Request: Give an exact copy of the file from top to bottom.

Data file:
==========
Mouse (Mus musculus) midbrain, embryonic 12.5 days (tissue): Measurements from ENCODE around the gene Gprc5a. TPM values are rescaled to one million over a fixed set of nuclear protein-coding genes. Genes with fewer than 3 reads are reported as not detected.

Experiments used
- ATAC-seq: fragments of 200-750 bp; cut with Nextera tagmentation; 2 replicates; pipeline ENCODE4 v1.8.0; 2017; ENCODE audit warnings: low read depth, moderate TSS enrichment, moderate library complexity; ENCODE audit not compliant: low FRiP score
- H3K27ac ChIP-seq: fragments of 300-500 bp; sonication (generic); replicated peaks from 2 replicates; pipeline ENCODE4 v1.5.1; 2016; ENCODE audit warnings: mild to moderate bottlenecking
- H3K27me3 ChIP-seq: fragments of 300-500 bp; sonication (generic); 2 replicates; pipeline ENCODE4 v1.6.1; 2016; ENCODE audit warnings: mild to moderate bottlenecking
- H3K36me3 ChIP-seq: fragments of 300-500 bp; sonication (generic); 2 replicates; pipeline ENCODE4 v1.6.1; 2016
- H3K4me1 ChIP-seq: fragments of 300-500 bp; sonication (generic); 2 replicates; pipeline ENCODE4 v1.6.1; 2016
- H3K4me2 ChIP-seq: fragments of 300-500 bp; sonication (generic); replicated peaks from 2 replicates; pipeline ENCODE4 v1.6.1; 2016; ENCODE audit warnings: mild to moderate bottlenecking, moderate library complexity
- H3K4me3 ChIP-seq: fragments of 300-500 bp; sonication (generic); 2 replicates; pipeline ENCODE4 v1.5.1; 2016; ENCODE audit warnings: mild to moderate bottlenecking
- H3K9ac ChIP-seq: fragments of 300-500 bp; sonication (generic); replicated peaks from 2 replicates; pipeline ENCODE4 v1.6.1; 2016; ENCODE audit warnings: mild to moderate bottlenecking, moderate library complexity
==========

Mouse (Mus musculus) midbrain, embryonic 12.5 days (tissue): Measurements from ENCODE around the gene Gprc5a. TPM values are rescaled to one million over a fixed set of nuclear protein-coding genes. Genes with fewer than 3 reads are reported as not detected.

Experiments used
- ATAC-seq: fragments of 200-750 bp; cut with Nextera tagmentation; 2 replicates; pipeline ENCODE4 v1.8.0; 2017; ENCODE audit warnings: low read depth, moderate TSS enrichment, moderate library complexity; ENCODE audit not compliant: low FRiP score
- H3K27ac ChIP-seq: fragments of 300-500 bp; sonication (generic); replicated peaks from 2 replicates; pipeline ENCODE4 v1.5.1; 2016; ENCODE audit warnings: mild to moderate bottlenecking
- H3K27me3 ChIP-seq: fragments of 300-500 bp; sonication (generic); 2 replicates; pipeline ENCODE4 v1.6.1; 2016; ENCODE audit warnings: mild to moderate bottlenecking
- H3K36me3 ChIP-seq: fragments of 300-500 bp; sonication (generic); 2 replicates; pipeline ENCODE4 v1.6.1; 2016
- H3K4me1 ChIP-seq: fragments of 300-500 bp; sonication (generic); 2 replicates; pipeline ENCODE4 v1.6.1; 2016
- H3K4me2 ChIP-seq: fragments of 300-500 bp; sonication (generic); replicated peaks from 2 replicates; pipeline ENCODE4 v1.6.1; 2016; ENCODE audit warnings: mild to moderate bottlenecking, moderate library complexity
- H3K4me3 ChIP-seq: fragments of 300-500 bp; sonication (generic); 2 replicates; pipeline ENCODE4 v1.5.1; 2016; ENCODE audit warnings: mild to moderate bottlenecking
- H3K9ac ChIP-seq: fragments of 300-500 bp; sonication (generic); replicated peaks from 2 replicates; pipeline ENCODE4 v1.6.1; 2016; ENCODE audit warnings: mild to moderate bottlenecking, moderate library complexity